The Beaty Biodiversity Museum is home to one of them.
Canada’s largest, a magnificent specimen that consisting of more than 1,000 bones that perfectly illustrates the interconnectedness of all living things.
In 2018, we had the opportunity to n British Columbia, Canada, James came out to join me for a conservation research trip. First stop, Vancouvers Beaty Biodiversity Museum.
On entry, we cannot help but look in awe at the museum’s most prominent display; a 25 metre-long (82-foot) skeleton of a female blue whale, suspended from the Museum’s ceiling in the centre of the main atrium.
After circling the epic anatomy of the whale from an eye-level view, taking it in from both sides, we circle down to the bottom floor where we can look up at it from directly below.
We talk in length with the young and friendly museum guide who shares his knowledge about ‘Big Blue’, her untimely death, and the fascinating story how the skeleton ended up on display here.
Blue whales rarely strand on beaches, and very few skeletons have ever been recovered for research or display. Big Blue’s journey to the museum required bringing the skeleton from the coast of Prince Edward Island 6000 km away, a challenging project to say the least.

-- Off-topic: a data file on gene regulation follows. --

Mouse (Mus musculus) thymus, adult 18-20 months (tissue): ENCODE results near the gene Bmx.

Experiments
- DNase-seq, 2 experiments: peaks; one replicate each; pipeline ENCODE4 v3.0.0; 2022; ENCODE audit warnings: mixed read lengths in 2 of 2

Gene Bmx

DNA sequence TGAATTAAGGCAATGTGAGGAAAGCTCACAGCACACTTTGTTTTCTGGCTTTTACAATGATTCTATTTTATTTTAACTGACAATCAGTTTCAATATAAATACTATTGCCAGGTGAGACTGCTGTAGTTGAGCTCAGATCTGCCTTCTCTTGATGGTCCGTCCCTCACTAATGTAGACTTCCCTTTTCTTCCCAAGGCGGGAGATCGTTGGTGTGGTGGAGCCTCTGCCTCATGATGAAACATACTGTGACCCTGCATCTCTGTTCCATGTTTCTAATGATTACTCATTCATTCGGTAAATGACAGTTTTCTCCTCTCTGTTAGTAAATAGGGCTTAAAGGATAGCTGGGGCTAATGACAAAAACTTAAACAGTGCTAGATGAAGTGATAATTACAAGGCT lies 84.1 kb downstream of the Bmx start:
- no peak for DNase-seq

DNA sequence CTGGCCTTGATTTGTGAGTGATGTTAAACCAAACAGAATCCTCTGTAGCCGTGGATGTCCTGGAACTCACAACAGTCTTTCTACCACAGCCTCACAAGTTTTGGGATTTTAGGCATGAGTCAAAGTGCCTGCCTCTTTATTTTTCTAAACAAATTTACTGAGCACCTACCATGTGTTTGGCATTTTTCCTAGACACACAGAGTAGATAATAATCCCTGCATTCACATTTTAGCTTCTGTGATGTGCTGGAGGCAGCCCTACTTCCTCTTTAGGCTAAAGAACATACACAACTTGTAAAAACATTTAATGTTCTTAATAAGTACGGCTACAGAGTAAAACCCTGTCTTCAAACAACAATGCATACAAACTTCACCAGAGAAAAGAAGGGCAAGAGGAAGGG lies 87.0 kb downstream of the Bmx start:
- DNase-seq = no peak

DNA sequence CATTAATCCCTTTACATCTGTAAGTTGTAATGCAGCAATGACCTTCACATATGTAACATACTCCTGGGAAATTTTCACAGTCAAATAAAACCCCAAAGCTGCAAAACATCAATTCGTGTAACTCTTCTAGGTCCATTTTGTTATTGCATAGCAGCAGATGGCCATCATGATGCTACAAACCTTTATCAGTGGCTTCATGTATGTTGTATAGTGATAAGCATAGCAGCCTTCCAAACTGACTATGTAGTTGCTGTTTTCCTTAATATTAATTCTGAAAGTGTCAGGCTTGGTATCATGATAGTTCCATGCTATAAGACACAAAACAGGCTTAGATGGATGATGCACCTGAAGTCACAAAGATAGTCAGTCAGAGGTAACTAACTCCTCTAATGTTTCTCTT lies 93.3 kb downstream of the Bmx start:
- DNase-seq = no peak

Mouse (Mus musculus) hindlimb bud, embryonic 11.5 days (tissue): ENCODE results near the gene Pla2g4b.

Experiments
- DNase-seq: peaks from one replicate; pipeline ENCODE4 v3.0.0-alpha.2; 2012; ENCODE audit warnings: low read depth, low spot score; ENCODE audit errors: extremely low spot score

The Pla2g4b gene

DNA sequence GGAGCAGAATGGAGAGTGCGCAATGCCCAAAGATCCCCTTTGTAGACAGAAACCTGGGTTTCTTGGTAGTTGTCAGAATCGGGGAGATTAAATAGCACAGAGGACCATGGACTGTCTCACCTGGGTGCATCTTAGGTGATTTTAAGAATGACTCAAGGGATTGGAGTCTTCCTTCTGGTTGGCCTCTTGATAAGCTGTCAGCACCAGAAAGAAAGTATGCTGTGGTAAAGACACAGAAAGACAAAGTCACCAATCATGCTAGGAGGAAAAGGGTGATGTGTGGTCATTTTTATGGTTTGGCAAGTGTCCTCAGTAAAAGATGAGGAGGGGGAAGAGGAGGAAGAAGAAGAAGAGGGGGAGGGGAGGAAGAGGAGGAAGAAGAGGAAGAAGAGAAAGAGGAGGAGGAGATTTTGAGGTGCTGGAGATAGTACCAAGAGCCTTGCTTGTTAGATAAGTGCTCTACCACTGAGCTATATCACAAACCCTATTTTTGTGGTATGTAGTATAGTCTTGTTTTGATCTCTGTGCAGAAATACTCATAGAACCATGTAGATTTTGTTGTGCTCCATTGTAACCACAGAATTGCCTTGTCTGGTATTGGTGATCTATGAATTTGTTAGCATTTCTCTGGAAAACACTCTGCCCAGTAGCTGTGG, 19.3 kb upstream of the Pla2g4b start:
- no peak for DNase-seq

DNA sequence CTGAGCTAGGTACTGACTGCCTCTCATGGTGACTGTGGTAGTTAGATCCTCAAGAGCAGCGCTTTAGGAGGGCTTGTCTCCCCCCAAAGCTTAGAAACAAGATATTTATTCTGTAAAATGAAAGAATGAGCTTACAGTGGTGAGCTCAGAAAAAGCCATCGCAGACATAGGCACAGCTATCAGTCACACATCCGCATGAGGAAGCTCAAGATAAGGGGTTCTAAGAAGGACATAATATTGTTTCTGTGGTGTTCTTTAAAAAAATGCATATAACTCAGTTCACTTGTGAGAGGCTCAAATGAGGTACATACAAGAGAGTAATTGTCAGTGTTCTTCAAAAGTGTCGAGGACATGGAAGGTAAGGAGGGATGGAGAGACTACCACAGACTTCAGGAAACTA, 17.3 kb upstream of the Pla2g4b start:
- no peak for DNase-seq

We take the ramp down, leading down to the main collections. The walls of the museum are peppered with photographs of magnified microorganisms. The items in the cabinets are accompanied by interesting factoids and details about the diversity of living creatures of both the past and present. To our delight, we pass a sign stating that that the museum has been awarded the ‘Best Collection of Weird Things in Drawers’.
We slow down and let curiosity curate our experience as we discovered the 2.1 million plants and animals housed here.
The specimens are divided into 500 permanent exhibits and six main subcollections – the Cowan Tetrapod Collection, the Marine Invertebrate Collection, the Herbarium, the Spencer Entomological Collection, the Fish Collection, and the Fossil Collection. We come across rare species such as the red panda, the endangered Vancouver Island marmot, and even extinct species such as the passenger pigeon.
In addition to specimens, the collection also includes 350 books and other printed materials relevant to the study of entomology.
At the back of the collection we discover a cabinet full of wolf skulls, believed to have been collected as part of the 1950’s wolf cull in Northern Canada. This was a powerful reminder that this grand exhibition of skeletons, skulls and taxidermied skins are not only an educational tool, but also an important insight into the ever-growing number of organisms that are threatened with extinction.